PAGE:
Iowa takeaways: Uthoff's defense, McCaffery's demeanor

Chad Leistikow

BROOKLYN, N.Y. – No surprise: Iowa all-America forward Jarrod Uthoff was a focal point of Thursday’s pre-NCAA Tournament chatter here at the Barclays Center.

But it wasn’t all about Uthoff’s 18.9 points-per-game average that ranked second in the Big Ten Conference.

“Uthoff is one of those guys that has a great understanding of the game,” said Temple coach Fran Dunphy, whose team will face the Hawkeyes at roughly 2:10 p.m. Friday in a first-round game. “There’s a reason he has as many blocks as he does. He anticipates as good as anyone we have played against. He seemingly has no weaknesses.”

No weaknesses?

Uthoff chuckled when he heard about that.

“I don’t know about that,” he grinned.

Iowa coach Fran McCaffery didn't hesitate in going to bat for his 6-foot-9 forward, who led the Big Ten with 2.7 blocked shots per game and was on the league’s all-defense team.

“He’ll make big shots. He’ll take big shots. He’ll carry our team,” McCaffery said. “But the thing that I love about him is, here’s a guy who is as good of an offensive player in terms of overall repertoire as there is in the game right now. But he might be a better defender than he is a scorer.

“(Purdue center) A.J. Hammons was the defensive player of the year (in the Big Ten), and he had fewer blocked shots than our forward did. And he can move his feet and guard a 2. He can guard a 3. He can guard a 4. I think that’s what I love.”

What temper?

With national media here in The City That Never Sleeps, McCaffery’s sometimes fiery demeanor on the court was brought up during a press conference.

Iowa coach Fran McCaffery, left, along with assistant Andrew Francis will both take trips down memory lane during the NCAA Tournament this week. McCaffery is a Philadelphia native and will face Philly-based Temple on Friday, while Francis is a Brooklyn native returning to coach in his hometown.

“I will be honest,” McCaffery responded, “I think sometimes I’m unfairly categorized as a guy that’s constantly fiery. If you watch me coach, about 85 percent of the time, I just have my arms folded, and I just watch the game.

“What will upset me is, if we have repeatedly gone over something and then that aspect breaks down. So in other words, if you play for me, I’m not going to ask you to do what you can’t do. But if I ask you to do a certain thing and if you don’t do it, and I know you can do it, that’s going to be a problem.”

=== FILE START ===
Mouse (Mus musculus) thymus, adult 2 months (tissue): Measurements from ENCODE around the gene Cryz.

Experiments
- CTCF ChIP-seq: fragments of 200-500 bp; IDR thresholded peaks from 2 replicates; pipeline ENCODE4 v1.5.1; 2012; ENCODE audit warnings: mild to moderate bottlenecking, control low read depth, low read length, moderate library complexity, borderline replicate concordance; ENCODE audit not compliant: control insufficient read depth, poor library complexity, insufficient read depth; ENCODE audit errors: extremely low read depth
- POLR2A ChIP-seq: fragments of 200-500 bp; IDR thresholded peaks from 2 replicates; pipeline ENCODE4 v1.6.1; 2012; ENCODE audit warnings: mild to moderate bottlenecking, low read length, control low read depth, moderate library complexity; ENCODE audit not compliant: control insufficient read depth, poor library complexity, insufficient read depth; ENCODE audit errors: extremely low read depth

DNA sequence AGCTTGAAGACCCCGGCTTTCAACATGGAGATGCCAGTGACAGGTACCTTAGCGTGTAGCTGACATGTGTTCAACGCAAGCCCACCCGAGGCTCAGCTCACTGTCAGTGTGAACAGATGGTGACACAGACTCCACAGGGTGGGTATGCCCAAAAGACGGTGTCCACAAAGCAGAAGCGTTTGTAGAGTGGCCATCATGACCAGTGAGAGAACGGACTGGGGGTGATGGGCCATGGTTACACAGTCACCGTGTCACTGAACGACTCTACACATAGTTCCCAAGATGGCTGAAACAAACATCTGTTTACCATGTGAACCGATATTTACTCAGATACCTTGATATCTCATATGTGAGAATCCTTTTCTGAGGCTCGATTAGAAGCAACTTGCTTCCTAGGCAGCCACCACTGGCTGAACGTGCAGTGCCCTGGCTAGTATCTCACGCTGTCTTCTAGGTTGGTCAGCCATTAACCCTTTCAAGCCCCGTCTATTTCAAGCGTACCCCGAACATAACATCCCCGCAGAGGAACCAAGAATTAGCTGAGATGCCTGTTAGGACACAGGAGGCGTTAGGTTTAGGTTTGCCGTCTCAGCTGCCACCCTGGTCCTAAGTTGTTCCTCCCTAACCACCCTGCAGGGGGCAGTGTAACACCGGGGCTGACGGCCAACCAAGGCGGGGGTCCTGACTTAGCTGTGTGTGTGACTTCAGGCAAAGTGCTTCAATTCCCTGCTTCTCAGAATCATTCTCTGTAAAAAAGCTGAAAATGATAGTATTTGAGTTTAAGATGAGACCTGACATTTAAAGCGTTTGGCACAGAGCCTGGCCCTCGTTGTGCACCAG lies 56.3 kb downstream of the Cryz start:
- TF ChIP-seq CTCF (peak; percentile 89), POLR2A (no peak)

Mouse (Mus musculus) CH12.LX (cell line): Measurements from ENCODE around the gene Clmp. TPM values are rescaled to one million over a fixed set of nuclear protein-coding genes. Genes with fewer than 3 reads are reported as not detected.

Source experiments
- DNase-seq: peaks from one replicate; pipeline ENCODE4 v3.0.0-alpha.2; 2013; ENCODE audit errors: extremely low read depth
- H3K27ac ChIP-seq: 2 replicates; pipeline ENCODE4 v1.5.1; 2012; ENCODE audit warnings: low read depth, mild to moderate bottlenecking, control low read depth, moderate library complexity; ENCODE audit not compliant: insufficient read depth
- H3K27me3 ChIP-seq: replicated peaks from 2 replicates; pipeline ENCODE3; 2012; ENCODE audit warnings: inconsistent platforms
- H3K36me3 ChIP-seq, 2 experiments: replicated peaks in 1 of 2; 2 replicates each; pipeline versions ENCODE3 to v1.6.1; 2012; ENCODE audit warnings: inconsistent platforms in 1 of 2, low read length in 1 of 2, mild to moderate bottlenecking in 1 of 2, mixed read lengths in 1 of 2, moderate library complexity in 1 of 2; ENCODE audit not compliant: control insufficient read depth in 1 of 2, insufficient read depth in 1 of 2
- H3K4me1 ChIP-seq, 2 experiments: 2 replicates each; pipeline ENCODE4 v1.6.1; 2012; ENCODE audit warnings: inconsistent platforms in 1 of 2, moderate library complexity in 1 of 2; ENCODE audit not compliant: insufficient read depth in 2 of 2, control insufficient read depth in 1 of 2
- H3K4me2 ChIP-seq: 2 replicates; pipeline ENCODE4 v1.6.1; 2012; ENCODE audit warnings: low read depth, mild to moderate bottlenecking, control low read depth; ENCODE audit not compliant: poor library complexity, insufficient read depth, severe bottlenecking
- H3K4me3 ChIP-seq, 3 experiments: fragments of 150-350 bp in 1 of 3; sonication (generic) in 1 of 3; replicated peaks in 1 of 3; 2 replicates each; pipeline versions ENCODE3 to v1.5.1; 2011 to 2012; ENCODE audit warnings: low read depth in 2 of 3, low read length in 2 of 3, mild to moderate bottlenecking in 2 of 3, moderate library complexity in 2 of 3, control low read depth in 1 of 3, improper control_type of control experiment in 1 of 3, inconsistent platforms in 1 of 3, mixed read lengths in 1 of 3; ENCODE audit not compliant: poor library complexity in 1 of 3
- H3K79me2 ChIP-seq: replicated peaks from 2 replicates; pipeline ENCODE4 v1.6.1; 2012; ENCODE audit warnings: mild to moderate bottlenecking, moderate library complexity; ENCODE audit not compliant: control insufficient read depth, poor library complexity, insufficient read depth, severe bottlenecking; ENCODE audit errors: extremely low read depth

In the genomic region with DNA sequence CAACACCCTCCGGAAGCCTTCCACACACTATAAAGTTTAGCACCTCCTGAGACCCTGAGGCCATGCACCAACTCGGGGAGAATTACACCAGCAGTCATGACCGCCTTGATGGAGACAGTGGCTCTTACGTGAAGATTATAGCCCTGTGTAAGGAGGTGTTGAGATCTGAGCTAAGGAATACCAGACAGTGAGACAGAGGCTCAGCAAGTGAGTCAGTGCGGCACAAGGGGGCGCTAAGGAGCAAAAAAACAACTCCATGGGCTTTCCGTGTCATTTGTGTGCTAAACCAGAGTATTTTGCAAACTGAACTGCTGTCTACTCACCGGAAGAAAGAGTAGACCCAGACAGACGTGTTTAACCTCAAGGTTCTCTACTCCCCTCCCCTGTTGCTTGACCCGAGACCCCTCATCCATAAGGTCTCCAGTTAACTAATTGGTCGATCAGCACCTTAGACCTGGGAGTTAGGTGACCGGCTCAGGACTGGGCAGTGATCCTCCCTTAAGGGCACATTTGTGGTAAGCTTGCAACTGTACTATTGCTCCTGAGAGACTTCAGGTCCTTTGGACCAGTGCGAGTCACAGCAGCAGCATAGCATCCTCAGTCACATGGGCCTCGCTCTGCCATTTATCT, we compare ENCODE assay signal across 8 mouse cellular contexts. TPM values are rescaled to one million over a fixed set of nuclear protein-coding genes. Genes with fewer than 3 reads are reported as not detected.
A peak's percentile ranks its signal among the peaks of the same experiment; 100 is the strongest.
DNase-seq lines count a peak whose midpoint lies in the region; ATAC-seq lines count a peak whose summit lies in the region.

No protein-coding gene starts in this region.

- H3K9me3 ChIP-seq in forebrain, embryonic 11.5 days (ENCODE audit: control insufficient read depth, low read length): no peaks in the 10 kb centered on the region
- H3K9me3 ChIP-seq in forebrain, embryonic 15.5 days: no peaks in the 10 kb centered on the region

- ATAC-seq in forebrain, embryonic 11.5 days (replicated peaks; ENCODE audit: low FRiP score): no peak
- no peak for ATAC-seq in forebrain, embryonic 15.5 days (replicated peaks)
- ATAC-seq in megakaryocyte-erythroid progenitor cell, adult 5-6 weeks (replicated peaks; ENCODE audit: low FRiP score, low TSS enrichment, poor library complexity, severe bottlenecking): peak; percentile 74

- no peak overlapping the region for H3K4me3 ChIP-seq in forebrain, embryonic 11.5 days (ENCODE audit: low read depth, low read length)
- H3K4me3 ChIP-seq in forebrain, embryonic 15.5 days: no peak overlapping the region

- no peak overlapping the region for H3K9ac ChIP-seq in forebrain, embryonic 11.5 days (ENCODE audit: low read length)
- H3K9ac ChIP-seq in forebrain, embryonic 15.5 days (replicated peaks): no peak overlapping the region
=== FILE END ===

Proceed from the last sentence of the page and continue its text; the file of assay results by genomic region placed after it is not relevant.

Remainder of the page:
Back home for Iowa assistant

Sixth-year Iowa assistant Andrew Francis, who never dreamt his coaching path would take him to Iowa, was understandably excited when the NCAA draw brought him back home.

Francis grew up in Brooklyn and attended Abraham Lincoln High School here.

“It’s always good to be in New York as long as you can,” Francis beamed Thursday. “So that’s our plan, to try to stay here until Sunday.”

Francis had never been to the newly structured Barclays Center, located less than 2 miles southeast of the Brooklyn Bridge, which connects the borough to Manhattan. Brooklyn has been built up and modernized in the last few decades.

“Since I’ve been a kid, Brooklyn has looked one way to me,” Francis said. “Now I see the emergence of different areas. They’re so different than when I was a kid.”

If Iowa wins Friday, Francis will have the scout for Sunday’s likely opponent, Villanova – where he served for two years as an administrative assistant for coach Jay Wright’s staff.

Ellingson staying positive

Iowa redshirt freshman guard Brady Ellingson said he’s “been OK” since being benched in favor of freshman Christian Williams in McCaffery’s regular rotation.

Ellingson hasn’t played in Iowa’s last three games and has played only 13 minutes since Feb. 3.

“I’m staying positive,” Ellingson said. “Always encouraging my teammates to do what they have to do for us to win.”

Ellingson said he “definitely” sees a future in the program, adding: “Always ready if coach calls on me.”

Warning: Question about the balls

No Big Ten team uses Wilson brand basketballs, but the NCAA Tournament uses Wilsons exclusively.

No worries for Iowa, though – a Wilson doesn’t feel like an Under Armour ball, which became a topic of conversation after Iowa’s Jan. 28 loss at Maryland.

“They feel great. I like Wilson balls,” Iowa’s Peter Jok said. “They’re kind of the same as Big Ten Tournament balls.”

Last week’s Big Ten Tournament in Indianapolis exclusively used Spalding brand balls. Jok scored 29 points in Iowa’s opening loss to Illinois.

DYK: A little Temple history

Ever wonder how “Owls” was chosen as Temple’s mascot? Temple was originally a night school for ambitious young people, so the nocturnal bird was chosen. … The top five schools in all-time wins are almost as you would expect: Kentucky (2,202), Kansas (2,183), North Carolina (2,168), Duke (2,085) and Temple (1,870 wins, against 1,035 losses). The Owls are making their 32nd NCAA Tournament appearance, and seven in the last 10 years under Fran Dunphy. They have been to seven Elite Eights (most recently in 2001) and two Final Fours. … Temple is 0-2 all-time against Iowa, including an 83-76 loss in the 1956 Final Four. Bill Logan scored 36 points for the Hawkeyes, who went on to lose in the title game to San Francisco. Iowa won the only other meeting vs. Temple, 73-71, to open the 1990-91 season at Carver-Hawkeye Arena.